The number of song requests in the comments beneath Baltner’s videos kept growing; people started tagging their friends, all the while Baltner tried to stay in touch with his community. “I always try to respond to the first 200 to 300 comments. The private messages on Instagram have become too much.” He invests a couple of hours every day and half the day on the weekend into community maintenance. His engagement has surely also had a positive effect on his visibility and followers, since a regularly used comments section tends to prevent any negative impact from Instagram’s algorithm, which would keep his videos from being inserted into his fans’ feeds.
Baltner’s subscribers on the platform continue to grow and Jamaican dancehall artist Shenseea recently shared one of Baltner’s videos to her Instagram account; Austrian rapper Yung Hurn has shared Baltner’s videos in his stories twice. In January, Chris Brown posted Baltner’s cover of “No Guidance” to his account. Not only did Drake, Chris Brown’s duet partner on “No Guidance” and probably the biggest rapper in the world right now, comment on the post, but so did other famous rappers, like The Game. A day later Cypress Hill posted “Insane in the Membrane” to its channel. The result: 100,000 new followers in a week.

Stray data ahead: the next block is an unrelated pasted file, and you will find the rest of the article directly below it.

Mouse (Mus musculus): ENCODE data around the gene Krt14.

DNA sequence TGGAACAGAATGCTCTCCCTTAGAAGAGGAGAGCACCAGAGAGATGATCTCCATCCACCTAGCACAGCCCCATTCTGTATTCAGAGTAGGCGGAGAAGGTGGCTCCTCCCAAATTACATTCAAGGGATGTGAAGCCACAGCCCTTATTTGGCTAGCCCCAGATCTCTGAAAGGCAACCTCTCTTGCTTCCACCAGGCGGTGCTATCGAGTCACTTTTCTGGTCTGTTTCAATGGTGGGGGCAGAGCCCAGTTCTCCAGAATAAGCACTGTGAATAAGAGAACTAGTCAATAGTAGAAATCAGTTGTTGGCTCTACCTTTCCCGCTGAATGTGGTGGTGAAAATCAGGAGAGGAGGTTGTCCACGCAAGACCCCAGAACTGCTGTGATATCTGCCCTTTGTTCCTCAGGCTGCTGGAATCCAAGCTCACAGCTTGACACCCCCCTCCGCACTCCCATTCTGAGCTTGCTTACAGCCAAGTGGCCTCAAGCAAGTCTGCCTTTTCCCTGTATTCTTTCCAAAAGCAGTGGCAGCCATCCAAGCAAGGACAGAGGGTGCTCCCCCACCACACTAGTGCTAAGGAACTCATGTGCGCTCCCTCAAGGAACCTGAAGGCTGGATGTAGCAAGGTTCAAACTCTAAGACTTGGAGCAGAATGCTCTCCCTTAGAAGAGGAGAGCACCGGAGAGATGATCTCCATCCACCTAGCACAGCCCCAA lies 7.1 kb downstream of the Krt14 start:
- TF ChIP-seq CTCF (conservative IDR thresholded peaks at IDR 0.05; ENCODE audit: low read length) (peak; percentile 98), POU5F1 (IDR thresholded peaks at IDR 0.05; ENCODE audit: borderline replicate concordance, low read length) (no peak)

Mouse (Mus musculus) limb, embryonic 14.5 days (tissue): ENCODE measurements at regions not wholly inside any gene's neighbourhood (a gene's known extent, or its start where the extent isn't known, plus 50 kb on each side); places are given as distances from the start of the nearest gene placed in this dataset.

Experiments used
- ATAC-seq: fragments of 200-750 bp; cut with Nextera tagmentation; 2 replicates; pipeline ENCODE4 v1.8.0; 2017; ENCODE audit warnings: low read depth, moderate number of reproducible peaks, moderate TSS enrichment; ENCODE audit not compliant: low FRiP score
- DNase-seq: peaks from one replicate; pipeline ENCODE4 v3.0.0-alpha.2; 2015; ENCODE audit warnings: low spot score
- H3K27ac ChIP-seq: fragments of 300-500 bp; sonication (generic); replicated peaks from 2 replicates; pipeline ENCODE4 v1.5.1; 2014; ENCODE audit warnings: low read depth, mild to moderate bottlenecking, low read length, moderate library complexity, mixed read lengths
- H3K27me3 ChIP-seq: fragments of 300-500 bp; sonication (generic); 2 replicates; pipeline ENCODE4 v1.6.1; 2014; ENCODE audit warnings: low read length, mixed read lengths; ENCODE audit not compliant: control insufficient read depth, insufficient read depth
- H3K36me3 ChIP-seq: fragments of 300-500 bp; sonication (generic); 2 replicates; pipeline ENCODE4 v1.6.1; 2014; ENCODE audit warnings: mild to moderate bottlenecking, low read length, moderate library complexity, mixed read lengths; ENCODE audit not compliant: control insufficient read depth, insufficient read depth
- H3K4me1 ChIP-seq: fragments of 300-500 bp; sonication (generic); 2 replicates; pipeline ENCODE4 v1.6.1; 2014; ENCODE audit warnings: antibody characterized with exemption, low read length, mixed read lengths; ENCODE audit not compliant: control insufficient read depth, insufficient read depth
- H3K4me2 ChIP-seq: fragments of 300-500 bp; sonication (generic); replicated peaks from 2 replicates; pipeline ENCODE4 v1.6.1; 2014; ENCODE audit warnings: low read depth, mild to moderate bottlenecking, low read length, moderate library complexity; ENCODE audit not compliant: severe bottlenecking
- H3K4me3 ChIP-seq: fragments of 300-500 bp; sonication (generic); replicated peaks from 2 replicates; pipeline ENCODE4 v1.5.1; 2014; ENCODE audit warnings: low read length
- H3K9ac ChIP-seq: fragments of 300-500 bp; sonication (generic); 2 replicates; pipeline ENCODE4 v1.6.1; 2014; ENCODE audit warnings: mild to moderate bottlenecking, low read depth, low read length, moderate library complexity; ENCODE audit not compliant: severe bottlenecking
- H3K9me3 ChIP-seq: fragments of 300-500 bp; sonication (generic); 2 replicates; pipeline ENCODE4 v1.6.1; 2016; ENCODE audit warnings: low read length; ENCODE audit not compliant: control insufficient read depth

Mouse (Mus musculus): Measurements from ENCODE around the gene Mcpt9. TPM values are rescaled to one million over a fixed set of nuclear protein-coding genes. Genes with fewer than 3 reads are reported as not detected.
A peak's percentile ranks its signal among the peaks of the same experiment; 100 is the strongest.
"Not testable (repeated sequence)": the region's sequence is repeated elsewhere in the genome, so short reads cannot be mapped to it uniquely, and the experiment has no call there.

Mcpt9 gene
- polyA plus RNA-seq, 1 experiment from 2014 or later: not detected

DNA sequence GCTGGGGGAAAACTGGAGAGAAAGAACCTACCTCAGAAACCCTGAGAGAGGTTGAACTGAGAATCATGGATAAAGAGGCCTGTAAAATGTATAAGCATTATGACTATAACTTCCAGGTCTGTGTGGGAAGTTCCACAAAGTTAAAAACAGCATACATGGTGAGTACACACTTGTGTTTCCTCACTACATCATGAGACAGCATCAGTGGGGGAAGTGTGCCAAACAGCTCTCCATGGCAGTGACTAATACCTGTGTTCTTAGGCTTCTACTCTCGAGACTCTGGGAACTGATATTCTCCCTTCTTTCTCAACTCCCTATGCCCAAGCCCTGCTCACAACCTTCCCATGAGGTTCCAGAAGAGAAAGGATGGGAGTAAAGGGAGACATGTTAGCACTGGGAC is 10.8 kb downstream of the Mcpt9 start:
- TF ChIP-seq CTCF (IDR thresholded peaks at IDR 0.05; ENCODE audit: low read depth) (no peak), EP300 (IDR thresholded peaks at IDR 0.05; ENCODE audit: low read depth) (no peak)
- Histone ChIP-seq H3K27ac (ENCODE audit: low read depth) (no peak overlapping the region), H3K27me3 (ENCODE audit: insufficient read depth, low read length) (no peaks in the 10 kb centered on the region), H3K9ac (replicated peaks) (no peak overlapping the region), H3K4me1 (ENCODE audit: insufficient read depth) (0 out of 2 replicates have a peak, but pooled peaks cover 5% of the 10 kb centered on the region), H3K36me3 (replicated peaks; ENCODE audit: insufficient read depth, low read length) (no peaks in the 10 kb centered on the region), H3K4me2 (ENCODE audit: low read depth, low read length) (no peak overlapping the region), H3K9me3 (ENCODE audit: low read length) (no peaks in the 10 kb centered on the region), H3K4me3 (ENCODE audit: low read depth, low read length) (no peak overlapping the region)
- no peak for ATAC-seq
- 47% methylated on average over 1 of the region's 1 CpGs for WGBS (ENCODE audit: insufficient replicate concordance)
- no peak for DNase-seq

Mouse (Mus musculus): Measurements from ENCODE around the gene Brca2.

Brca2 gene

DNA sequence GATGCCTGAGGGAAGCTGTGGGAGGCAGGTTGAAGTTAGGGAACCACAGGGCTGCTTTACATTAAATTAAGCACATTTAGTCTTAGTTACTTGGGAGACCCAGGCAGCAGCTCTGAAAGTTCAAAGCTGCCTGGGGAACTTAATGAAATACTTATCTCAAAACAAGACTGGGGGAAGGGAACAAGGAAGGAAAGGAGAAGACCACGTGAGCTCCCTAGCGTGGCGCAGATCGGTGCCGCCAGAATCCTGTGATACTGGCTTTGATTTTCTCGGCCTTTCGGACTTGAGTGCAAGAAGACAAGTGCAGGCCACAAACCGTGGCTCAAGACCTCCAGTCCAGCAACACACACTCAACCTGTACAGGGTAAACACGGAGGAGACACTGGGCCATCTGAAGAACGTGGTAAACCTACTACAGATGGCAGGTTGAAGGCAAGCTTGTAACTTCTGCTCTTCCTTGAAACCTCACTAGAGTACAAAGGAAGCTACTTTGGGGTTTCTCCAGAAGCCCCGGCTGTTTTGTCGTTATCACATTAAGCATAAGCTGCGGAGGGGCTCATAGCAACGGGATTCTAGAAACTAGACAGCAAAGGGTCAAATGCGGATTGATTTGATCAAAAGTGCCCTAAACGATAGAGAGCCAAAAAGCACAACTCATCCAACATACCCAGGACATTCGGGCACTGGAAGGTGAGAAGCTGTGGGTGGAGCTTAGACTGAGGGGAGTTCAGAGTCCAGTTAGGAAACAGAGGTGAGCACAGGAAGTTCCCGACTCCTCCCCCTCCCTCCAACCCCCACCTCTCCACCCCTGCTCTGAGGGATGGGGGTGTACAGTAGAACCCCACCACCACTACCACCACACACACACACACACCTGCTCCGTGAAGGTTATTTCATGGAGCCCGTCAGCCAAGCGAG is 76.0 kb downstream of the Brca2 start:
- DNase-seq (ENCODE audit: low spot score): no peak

Ran through the meme grinder
“At the agency, we eventually explored ways of generating viral effects,” says Baltner. “I now think that continuity is a secret element of going viral. You just keep doing something until people are convinced of the concept.” His videos have now reached the point that they are being pilfered by other page operators and posted to Instagram, Facebook and Twitter. “It only really bothers me when the motivations are clearly commercial,” says Baltner. Several of the content thieves give Baltner’s videos the meme treatment and more or less drag Blatner through the muck. He thinks it’s “fantastic.” “I have a huge heart for people who make others laugh.”
Baltner now has over 1200 videos on Instagram. His biggest takeaway: “Exuding positivity is so valuable,” he says. “A lot of people don’t think much of my singing skills, but that I give off such positivity.” He says that for songs that require his full concentration (like rap tracks), where he cannot smile, people would ask what’s wrong. “It may sound silly, but my goal is to make as many people as possible happy.”
Influencer platforms are pretty much the pits
With 1.5 million followers, Baltner has become an influencer of sorts. “No one has approached me with any ad deals,” says the 56-year-old. Out of professional interest, he signed up to a couple of platforms that work as mediaries between influencers and advertisers. “It’s all pretty horrible,” says Baltner. Advertising companies want to give influencers very detailed requirements. “That would destroy any semblance of authenticity.”
Instead, Baltner receives requests from African artists, who want him to sing their songs. Two British rappers even invited him to their video shoot (Baltner declined due to the amount of time involved). A day after Chris Brown posted Baltner’s videos, his Ex started following him: Rihanna. “It cannot get any better than this,” says Baltner.